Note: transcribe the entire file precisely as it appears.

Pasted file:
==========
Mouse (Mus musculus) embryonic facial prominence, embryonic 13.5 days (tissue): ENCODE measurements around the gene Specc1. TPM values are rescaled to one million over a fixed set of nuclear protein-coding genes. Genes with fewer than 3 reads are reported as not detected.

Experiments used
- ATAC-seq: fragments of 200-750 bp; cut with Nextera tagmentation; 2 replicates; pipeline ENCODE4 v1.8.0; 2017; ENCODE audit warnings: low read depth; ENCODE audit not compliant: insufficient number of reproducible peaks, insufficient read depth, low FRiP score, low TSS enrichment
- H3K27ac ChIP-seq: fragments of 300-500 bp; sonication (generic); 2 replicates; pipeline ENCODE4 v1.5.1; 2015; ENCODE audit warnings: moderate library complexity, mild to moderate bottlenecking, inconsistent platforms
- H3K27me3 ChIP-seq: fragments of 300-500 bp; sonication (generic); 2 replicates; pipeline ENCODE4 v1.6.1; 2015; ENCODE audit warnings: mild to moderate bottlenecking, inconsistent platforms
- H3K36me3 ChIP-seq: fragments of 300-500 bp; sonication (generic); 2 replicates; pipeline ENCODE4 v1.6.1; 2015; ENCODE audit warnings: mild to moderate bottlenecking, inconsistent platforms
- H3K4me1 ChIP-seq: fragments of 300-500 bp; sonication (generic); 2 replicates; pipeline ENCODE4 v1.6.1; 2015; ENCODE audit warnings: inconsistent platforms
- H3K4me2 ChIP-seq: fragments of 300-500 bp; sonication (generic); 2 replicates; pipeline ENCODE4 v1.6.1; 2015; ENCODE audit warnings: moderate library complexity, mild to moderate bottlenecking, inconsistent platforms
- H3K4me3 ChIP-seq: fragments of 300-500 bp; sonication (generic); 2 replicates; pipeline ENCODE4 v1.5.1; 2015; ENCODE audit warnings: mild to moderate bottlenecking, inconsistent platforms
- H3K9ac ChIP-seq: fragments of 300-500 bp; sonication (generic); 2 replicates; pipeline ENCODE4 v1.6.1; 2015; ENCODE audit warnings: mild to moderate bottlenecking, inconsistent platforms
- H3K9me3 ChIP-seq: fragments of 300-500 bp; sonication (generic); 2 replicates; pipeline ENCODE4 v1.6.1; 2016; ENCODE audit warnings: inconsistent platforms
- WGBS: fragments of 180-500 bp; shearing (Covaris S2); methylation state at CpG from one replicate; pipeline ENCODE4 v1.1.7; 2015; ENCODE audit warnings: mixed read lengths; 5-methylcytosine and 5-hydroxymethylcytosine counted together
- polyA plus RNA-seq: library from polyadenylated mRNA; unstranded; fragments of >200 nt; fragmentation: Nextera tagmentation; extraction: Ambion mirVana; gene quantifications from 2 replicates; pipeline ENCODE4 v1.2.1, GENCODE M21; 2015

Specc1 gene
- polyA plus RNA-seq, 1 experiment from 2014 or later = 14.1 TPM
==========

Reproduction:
Mouse (Mus musculus) embryonic facial prominence, embryonic 13.5 days (tissue): ENCODE measurements around the gene Specc1. TPM values are rescaled to one million over a fixed set of nuclear protein-coding genes. Genes with fewer than 3 reads are reported as not detected.

Experiments used
- ATAC-seq: fragments of 200-750 bp; cut with Nextera tagmentation; 2 replicates; pipeline ENCODE4 v1.8.0; 2017; ENCODE audit warnings: low read depth; ENCODE audit not compliant: insufficient number of reproducible peaks, insufficient read depth, low FRiP score, low TSS enrichment
- H3K27ac ChIP-seq: fragments of 300-500 bp; sonication (generic); 2 replicates; pipeline ENCODE4 v1.5.1; 2015; ENCODE audit warnings: moderate library complexity, mild to moderate bottlenecking, inconsistent platforms
- H3K27me3 ChIP-seq: fragments of 300-500 bp; sonication (generic); 2 replicates; pipeline ENCODE4 v1.6.1; 2015; ENCODE audit warnings: mild to moderate bottlenecking, inconsistent platforms
- H3K36me3 ChIP-seq: fragments of 300-500 bp; sonication (generic); 2 replicates; pipeline ENCODE4 v1.6.1; 2015; ENCODE audit warnings: mild to moderate bottlenecking, inconsistent platforms
- H3K4me1 ChIP-seq: fragments of 300-500 bp; sonication (generic); 2 replicates; pipeline ENCODE4 v1.6.1; 2015; ENCODE audit warnings: inconsistent platforms
- H3K4me2 ChIP-seq: fragments of 300-500 bp; sonication (generic); 2 replicates; pipeline ENCODE4 v1.6.1; 2015; ENCODE audit warnings: moderate library complexity, mild to moderate bottlenecking, inconsistent platforms
- H3K4me3 ChIP-seq: fragments of 300-500 bp; sonication (generic); 2 replicates; pipeline ENCODE4 v1.5.1; 2015; ENCODE audit warnings: mild to moderate bottlenecking, inconsistent platforms
- H3K9ac ChIP-seq: fragments of 300-500 bp; sonication (generic); 2 replicates; pipeline ENCODE4 v1.6.1; 2015; ENCODE audit warnings: mild to moderate bottlenecking, inconsistent platforms
- H3K9me3 ChIP-seq: fragments of 300-500 bp; sonication (generic); 2 replicates; pipeline ENCODE4 v1.6.1; 2016; ENCODE audit warnings: inconsistent platforms
- WGBS: fragments of 180-500 bp; shearing (Covaris S2); methylation state at CpG from one replicate; pipeline ENCODE4 v1.1.7; 2015; ENCODE audit warnings: mixed read lengths; 5-methylcytosine and 5-hydroxymethylcytosine counted together
- polyA plus RNA-seq: library from polyadenylated mRNA; unstranded; fragments of >200 nt; fragmentation: Nextera tagmentation; extraction: Ambion mirVana; gene quantifications from 2 replicates; pipeline ENCODE4 v1.2.1, GENCODE M21; 2015

Specc1 gene
- polyA plus RNA-seq, 1 experiment from 2014 or later = 14.1 TPM